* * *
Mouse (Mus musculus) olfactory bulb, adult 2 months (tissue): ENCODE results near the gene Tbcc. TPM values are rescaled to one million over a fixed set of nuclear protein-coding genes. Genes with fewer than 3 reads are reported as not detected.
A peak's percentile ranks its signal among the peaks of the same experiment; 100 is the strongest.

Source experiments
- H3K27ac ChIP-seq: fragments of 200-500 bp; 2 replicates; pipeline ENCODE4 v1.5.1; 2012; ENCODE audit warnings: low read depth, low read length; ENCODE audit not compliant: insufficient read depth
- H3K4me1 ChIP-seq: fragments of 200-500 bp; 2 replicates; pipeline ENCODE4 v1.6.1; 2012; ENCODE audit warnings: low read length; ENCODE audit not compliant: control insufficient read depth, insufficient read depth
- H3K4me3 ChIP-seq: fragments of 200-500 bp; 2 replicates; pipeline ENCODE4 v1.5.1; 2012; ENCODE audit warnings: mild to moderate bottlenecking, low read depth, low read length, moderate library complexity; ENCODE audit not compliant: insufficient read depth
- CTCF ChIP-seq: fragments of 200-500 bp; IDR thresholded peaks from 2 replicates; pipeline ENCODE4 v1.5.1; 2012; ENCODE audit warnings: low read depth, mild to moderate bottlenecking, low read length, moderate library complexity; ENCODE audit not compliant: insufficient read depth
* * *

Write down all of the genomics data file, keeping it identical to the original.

Mouse (Mus musculus) olfactory bulb, adult 2 months (tissue): ENCODE results near the gene Tbcc. TPM values are rescaled to one million over a fixed set of nuclear protein-coding genes. Genes with fewer than 3 reads are reported as not detected.
A peak's percentile ranks its signal among the peaks of the same experiment; 100 is the strongest.

Source experiments
- H3K27ac ChIP-seq: fragments of 200-500 bp; 2 replicates; pipeline ENCODE4 v1.5.1; 2012; ENCODE audit warnings: low read depth, low read length; ENCODE audit not compliant: insufficient read depth
- H3K4me1 ChIP-seq: fragments of 200-500 bp; 2 replicates; pipeline ENCODE4 v1.6.1; 2012; ENCODE audit warnings: low read length; ENCODE audit not compliant: control insufficient read depth, insufficient read depth
- H3K4me3 ChIP-seq: fragments of 200-500 bp; 2 replicates; pipeline ENCODE4 v1.5.1; 2012; ENCODE audit warnings: mild to moderate bottlenecking, low read depth, low read length, moderate library complexity; ENCODE audit not compliant: insufficient read depth
- CTCF ChIP-seq: fragments of 200-500 bp; IDR thresholded peaks from 2 replicates; pipeline ENCODE4 v1.5.1; 2012; ENCODE audit warnings: low read depth, mild to moderate bottlenecking, low read length, moderate library complexity; ENCODE audit not compliant: insufficient read depth